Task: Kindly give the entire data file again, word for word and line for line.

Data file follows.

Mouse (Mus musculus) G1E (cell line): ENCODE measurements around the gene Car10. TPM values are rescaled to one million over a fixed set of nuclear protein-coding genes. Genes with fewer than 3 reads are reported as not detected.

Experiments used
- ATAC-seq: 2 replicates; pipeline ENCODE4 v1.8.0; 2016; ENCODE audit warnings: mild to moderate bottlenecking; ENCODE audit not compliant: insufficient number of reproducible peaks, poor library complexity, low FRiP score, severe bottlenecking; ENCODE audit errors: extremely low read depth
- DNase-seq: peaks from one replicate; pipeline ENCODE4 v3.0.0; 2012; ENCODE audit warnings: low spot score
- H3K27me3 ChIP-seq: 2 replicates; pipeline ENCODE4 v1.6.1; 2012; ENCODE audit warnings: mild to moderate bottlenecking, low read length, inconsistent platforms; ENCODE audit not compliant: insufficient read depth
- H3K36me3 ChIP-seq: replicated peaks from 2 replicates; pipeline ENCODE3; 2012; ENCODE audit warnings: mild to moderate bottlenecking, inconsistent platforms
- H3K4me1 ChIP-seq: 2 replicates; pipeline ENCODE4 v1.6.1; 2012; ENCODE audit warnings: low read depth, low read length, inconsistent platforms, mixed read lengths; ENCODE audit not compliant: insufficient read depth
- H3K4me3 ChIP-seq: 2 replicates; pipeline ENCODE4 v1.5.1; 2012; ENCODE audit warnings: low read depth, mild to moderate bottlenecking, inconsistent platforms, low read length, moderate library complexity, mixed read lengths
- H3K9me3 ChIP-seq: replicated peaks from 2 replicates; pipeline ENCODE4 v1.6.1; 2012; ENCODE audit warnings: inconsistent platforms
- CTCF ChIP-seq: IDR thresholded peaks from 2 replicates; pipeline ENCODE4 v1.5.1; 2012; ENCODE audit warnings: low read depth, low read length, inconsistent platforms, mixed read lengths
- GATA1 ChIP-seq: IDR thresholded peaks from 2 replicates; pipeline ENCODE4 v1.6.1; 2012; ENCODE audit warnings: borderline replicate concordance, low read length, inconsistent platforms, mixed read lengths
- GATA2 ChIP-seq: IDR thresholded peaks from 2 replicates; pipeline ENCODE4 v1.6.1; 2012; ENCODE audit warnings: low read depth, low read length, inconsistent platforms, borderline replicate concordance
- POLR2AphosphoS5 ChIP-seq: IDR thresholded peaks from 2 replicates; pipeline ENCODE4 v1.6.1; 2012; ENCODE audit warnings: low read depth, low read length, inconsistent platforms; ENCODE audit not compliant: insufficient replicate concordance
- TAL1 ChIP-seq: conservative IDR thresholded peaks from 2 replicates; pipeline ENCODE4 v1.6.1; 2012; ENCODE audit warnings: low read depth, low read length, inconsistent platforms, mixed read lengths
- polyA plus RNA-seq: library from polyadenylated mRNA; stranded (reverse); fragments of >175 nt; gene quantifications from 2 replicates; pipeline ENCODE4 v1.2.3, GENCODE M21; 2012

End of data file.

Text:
Mouse (Mus musculus) G1E (cell line): ENCODE measurements around the gene Car10. TPM values are rescaled to one million over a fixed set of nuclear protein-coding genes. Genes with fewer than 3 reads are reported as not detected.

Experiments used
- ATAC-seq: 2 replicates; pipeline ENCODE4 v1.8.0; 2016; ENCODE audit warnings: mild to moderate bottlenecking; ENCODE audit not compliant: insufficient number of reproducible peaks, poor library complexity, low FRiP score, severe bottlenecking; ENCODE audit errors: extremely low read depth
- DNase-seq: peaks from one replicate; pipeline ENCODE4 v3.0.0; 2012; ENCODE audit warnings: low spot score
- H3K27me3 ChIP-seq: 2 replicates; pipeline ENCODE4 v1.6.1; 2012; ENCODE audit warnings: mild to moderate bottlenecking, low read length, inconsistent platforms; ENCODE audit not compliant: insufficient read depth
- H3K36me3 ChIP-seq: replicated peaks from 2 replicates; pipeline ENCODE3; 2012; ENCODE audit warnings: mild to moderate bottlenecking, inconsistent platforms
- H3K4me1 ChIP-seq: 2 replicates; pipeline ENCODE4 v1.6.1; 2012; ENCODE audit warnings: low read depth, low read length, inconsistent platforms, mixed read lengths; ENCODE audit not compliant: insufficient read depth
- H3K4me3 ChIP-seq: 2 replicates; pipeline ENCODE4 v1.5.1; 2012; ENCODE audit warnings: low read depth, mild to moderate bottlenecking, inconsistent platforms, low read length, moderate library complexity, mixed read lengths
- H3K9me3 ChIP-seq: replicated peaks from 2 replicates; pipeline ENCODE4 v1.6.1; 2012; ENCODE audit warnings: inconsistent platforms
- CTCF ChIP-seq: IDR thresholded peaks from 2 replicates; pipeline ENCODE4 v1.5.1; 2012; ENCODE audit warnings: low read depth, low read length, inconsistent platforms, mixed read lengths
- GATA1 ChIP-seq: IDR thresholded peaks from 2 replicates; pipeline ENCODE4 v1.6.1; 2012; ENCODE audit warnings: borderline replicate concordance, low read length, inconsistent platforms, mixed read lengths
- GATA2 ChIP-seq: IDR thresholded peaks from 2 replicates; pipeline ENCODE4 v1.6.1; 2012; ENCODE audit warnings: low read depth, low read length, inconsistent platforms, borderline replicate concordance
- POLR2AphosphoS5 ChIP-seq: IDR thresholded peaks from 2 replicates; pipeline ENCODE4 v1.6.1; 2012; ENCODE audit warnings: low read depth, low read length, inconsistent platforms; ENCODE audit not compliant: insufficient replicate concordance
- TAL1 ChIP-seq: conservative IDR thresholded peaks from 2 replicates; pipeline ENCODE4 v1.6.1; 2012; ENCODE audit warnings: low read depth, low read length, inconsistent platforms, mixed read lengths
- polyA plus RNA-seq: library from polyadenylated mRNA; stranded (reverse); fragments of >175 nt; gene quantifications from 2 replicates; pipeline ENCODE4 v1.2.3, GENCODE M21; 2012